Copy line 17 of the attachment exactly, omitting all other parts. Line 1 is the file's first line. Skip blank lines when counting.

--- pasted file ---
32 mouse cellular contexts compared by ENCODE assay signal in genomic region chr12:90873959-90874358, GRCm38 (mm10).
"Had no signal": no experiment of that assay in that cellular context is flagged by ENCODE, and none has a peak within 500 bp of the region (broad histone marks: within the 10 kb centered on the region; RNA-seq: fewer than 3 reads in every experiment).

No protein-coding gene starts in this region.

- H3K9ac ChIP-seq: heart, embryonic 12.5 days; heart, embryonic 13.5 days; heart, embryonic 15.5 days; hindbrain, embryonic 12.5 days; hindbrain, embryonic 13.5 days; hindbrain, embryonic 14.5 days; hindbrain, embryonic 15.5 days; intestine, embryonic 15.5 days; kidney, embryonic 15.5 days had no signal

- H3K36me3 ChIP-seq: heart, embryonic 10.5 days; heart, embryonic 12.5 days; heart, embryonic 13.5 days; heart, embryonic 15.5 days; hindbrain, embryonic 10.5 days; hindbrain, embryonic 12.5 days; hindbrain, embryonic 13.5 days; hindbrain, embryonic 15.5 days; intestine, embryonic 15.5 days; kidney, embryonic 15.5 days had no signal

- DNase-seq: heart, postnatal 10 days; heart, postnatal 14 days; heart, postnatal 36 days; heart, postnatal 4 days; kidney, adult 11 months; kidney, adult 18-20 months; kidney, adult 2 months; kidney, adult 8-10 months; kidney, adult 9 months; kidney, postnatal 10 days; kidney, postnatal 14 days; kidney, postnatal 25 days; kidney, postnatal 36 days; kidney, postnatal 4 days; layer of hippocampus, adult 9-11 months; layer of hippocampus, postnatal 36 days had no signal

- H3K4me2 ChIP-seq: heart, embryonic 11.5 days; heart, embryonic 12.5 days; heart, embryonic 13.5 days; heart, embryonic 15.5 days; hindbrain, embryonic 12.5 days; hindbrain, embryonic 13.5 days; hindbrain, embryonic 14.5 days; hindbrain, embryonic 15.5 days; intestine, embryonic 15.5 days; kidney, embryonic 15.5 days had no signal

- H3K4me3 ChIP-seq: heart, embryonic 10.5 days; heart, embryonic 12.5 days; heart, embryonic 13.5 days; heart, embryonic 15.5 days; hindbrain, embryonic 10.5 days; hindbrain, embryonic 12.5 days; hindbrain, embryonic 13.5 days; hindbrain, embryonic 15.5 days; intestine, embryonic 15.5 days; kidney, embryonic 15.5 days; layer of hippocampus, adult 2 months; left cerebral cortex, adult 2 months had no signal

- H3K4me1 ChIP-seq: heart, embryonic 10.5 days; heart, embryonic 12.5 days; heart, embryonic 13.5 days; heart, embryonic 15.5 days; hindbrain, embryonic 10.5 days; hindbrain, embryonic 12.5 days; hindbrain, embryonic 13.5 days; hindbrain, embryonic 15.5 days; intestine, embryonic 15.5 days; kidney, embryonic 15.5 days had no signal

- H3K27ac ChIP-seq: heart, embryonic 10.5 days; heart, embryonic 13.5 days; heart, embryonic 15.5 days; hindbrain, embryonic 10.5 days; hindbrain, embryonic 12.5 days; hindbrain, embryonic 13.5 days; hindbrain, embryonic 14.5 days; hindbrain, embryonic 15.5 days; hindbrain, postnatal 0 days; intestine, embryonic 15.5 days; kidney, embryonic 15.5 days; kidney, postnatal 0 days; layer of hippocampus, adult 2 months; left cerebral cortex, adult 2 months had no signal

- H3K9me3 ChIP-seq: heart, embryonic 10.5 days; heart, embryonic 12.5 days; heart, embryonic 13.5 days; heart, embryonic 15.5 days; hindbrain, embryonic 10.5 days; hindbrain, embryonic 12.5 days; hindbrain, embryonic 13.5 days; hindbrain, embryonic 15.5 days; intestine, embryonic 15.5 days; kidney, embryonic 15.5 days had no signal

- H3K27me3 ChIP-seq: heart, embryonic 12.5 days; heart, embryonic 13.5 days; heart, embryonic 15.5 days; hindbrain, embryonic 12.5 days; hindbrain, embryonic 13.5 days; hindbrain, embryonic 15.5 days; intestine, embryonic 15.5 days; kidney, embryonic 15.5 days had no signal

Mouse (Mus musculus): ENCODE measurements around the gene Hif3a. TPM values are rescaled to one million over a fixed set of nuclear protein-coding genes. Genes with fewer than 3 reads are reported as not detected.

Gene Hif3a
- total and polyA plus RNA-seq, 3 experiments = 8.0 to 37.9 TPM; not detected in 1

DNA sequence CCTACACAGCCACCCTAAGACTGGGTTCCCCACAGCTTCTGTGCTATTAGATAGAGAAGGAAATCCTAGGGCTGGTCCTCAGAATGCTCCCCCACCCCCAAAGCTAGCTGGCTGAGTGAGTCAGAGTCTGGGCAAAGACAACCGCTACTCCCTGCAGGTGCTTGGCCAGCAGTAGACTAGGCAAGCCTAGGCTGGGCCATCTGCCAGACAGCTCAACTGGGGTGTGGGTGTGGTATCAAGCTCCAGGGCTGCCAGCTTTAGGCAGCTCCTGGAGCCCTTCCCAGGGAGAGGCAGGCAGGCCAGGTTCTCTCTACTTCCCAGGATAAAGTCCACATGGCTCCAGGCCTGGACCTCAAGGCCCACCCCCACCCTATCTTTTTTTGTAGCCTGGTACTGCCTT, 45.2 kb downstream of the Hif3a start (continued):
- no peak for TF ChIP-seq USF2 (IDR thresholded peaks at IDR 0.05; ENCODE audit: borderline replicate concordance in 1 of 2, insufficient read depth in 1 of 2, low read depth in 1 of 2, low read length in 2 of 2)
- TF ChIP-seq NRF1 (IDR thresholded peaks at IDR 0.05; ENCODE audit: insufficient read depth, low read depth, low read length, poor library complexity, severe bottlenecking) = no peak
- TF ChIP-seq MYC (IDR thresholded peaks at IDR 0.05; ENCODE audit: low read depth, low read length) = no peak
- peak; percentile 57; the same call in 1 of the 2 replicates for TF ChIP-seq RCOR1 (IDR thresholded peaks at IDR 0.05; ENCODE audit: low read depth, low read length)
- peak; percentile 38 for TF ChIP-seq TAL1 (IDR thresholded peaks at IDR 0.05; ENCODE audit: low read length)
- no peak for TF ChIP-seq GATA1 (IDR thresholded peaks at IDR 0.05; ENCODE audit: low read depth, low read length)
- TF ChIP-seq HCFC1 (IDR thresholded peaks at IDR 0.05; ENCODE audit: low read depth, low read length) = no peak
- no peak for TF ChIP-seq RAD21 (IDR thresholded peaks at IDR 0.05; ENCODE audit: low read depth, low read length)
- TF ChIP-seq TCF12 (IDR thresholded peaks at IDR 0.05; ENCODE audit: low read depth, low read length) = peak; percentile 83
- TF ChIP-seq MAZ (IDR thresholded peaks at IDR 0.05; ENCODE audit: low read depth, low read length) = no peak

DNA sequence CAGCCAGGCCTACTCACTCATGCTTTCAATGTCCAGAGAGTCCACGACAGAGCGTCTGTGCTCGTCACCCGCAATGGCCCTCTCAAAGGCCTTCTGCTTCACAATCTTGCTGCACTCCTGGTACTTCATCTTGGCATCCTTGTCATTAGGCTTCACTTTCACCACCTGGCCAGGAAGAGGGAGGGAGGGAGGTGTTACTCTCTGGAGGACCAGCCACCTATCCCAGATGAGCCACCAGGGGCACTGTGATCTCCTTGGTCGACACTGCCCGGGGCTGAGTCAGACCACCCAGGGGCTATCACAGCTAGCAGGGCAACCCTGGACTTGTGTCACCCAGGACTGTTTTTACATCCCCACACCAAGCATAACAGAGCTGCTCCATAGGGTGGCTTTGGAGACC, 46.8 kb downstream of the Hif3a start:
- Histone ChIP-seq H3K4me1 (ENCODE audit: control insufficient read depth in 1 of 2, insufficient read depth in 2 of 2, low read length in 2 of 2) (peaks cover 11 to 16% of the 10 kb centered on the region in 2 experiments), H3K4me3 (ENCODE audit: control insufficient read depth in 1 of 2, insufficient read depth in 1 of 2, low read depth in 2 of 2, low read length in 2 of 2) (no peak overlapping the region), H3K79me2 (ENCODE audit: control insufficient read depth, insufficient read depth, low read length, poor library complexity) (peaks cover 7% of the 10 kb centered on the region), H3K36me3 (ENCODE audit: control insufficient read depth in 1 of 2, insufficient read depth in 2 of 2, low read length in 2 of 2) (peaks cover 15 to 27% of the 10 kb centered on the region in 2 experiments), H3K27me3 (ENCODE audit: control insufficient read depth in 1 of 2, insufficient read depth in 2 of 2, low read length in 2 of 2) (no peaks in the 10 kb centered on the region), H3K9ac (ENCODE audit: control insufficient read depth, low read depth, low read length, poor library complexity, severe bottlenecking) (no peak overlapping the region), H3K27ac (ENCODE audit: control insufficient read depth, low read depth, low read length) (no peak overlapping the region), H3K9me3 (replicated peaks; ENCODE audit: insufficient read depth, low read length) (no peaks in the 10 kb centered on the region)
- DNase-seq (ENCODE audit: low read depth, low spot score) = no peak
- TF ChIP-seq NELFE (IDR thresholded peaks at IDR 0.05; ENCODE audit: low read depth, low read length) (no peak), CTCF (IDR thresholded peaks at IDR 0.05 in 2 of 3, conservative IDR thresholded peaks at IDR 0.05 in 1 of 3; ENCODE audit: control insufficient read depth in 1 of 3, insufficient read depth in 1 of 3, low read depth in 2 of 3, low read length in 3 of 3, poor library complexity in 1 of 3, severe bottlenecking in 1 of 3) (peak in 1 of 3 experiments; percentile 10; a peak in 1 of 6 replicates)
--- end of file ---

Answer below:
- no peak for TF ChIP-seq USF2 (IDR thresholded peaks at IDR 0.05; ENCODE audit: borderline replicate concordance in 1 of 2, insufficient read depth in 1 of 2, low read depth in 1 of 2, low read length in 2 of 2)